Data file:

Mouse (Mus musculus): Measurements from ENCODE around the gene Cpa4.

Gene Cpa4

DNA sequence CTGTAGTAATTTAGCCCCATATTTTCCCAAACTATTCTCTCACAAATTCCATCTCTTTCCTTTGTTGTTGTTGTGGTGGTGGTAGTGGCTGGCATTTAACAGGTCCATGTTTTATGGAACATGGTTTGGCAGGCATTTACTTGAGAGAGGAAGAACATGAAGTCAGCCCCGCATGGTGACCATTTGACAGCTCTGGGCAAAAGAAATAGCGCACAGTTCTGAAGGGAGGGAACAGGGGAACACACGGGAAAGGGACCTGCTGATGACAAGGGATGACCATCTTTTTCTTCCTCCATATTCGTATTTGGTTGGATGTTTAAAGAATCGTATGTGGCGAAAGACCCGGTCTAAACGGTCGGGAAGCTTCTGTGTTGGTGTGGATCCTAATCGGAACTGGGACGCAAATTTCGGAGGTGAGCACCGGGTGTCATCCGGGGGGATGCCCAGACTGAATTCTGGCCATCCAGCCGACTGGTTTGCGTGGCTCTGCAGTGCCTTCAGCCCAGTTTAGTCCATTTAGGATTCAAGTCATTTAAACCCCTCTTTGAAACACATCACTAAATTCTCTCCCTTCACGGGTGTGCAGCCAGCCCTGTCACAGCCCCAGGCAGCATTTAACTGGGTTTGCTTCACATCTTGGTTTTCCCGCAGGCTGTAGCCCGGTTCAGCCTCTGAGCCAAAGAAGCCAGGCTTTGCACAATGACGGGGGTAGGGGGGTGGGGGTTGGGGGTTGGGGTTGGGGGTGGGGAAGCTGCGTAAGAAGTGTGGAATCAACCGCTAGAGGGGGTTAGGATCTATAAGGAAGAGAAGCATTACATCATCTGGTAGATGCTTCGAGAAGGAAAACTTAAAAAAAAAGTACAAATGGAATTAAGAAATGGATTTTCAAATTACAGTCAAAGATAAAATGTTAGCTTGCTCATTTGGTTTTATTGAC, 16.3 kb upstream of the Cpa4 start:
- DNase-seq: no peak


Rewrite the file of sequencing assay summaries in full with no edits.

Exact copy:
Mouse (Mus musculus): Measurements from ENCODE around the gene Cpa4.

Gene Cpa4

DNA sequence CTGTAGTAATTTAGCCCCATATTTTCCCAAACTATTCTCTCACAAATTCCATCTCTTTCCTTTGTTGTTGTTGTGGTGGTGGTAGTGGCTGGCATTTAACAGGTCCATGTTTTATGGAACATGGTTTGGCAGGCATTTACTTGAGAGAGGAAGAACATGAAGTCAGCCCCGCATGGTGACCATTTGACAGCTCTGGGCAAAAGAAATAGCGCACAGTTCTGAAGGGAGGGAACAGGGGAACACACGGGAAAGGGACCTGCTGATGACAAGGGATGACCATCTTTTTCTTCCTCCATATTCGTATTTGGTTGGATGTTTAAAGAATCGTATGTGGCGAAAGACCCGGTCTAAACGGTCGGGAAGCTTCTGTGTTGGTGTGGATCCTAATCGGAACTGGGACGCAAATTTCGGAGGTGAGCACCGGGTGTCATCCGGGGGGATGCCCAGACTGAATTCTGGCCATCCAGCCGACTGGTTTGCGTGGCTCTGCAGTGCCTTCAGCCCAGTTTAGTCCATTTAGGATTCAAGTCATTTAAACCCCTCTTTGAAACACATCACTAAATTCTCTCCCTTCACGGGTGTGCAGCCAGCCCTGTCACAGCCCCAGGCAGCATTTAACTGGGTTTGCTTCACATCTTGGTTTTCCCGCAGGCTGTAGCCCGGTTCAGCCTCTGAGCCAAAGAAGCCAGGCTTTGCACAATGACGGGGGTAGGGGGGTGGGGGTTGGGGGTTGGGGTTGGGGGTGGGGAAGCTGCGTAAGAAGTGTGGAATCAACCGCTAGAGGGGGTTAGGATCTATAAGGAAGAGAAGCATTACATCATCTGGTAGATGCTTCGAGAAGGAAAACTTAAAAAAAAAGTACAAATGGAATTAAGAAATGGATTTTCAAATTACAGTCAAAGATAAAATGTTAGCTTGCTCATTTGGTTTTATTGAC, 16.3 kb upstream of the Cpa4 start:
- DNase-seq: no peak